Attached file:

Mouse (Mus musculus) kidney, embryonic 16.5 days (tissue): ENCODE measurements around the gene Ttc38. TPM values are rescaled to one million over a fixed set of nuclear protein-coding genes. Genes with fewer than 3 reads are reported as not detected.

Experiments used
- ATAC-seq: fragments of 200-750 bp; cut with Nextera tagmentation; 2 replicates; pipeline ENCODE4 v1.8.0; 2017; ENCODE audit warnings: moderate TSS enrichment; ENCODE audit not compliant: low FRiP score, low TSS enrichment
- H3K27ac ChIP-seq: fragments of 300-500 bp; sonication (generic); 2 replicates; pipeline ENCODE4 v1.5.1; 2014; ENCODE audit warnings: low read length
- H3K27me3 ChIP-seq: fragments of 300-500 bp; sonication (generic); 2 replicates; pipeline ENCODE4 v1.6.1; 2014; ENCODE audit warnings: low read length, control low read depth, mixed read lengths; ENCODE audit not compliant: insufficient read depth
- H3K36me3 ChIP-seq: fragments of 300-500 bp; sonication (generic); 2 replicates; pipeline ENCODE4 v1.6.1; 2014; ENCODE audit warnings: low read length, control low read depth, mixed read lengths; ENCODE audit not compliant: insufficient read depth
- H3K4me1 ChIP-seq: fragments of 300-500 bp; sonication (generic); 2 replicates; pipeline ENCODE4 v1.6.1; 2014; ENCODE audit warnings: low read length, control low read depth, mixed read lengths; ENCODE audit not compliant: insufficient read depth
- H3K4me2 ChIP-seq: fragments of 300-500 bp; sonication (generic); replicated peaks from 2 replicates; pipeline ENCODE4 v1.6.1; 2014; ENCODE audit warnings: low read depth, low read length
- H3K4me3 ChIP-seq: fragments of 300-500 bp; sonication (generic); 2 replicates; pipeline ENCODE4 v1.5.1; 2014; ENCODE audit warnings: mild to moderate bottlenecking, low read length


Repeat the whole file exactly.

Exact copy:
Mouse (Mus musculus) kidney, embryonic 16.5 days (tissue): ENCODE measurements around the gene Ttc38. TPM values are rescaled to one million over a fixed set of nuclear protein-coding genes. Genes with fewer than 3 reads are reported as not detected.

Experiments used
- ATAC-seq: fragments of 200-750 bp; cut with Nextera tagmentation; 2 replicates; pipeline ENCODE4 v1.8.0; 2017; ENCODE audit warnings: moderate TSS enrichment; ENCODE audit not compliant: low FRiP score, low TSS enrichment
- H3K27ac ChIP-seq: fragments of 300-500 bp; sonication (generic); 2 replicates; pipeline ENCODE4 v1.5.1; 2014; ENCODE audit warnings: low read length
- H3K27me3 ChIP-seq: fragments of 300-500 bp; sonication (generic); 2 replicates; pipeline ENCODE4 v1.6.1; 2014; ENCODE audit warnings: low read length, control low read depth, mixed read lengths; ENCODE audit not compliant: insufficient read depth
- H3K36me3 ChIP-seq: fragments of 300-500 bp; sonication (generic); 2 replicates; pipeline ENCODE4 v1.6.1; 2014; ENCODE audit warnings: low read length, control low read depth, mixed read lengths; ENCODE audit not compliant: insufficient read depth
- H3K4me1 ChIP-seq: fragments of 300-500 bp; sonication (generic); 2 replicates; pipeline ENCODE4 v1.6.1; 2014; ENCODE audit warnings: low read length, control low read depth, mixed read lengths; ENCODE audit not compliant: insufficient read depth
- H3K4me2 ChIP-seq: fragments of 300-500 bp; sonication (generic); replicated peaks from 2 replicates; pipeline ENCODE4 v1.6.1; 2014; ENCODE audit warnings: low read depth, low read length
- H3K4me3 ChIP-seq: fragments of 300-500 bp; sonication (generic); 2 replicates; pipeline ENCODE4 v1.5.1; 2014; ENCODE audit warnings: mild to moderate bottlenecking, low read length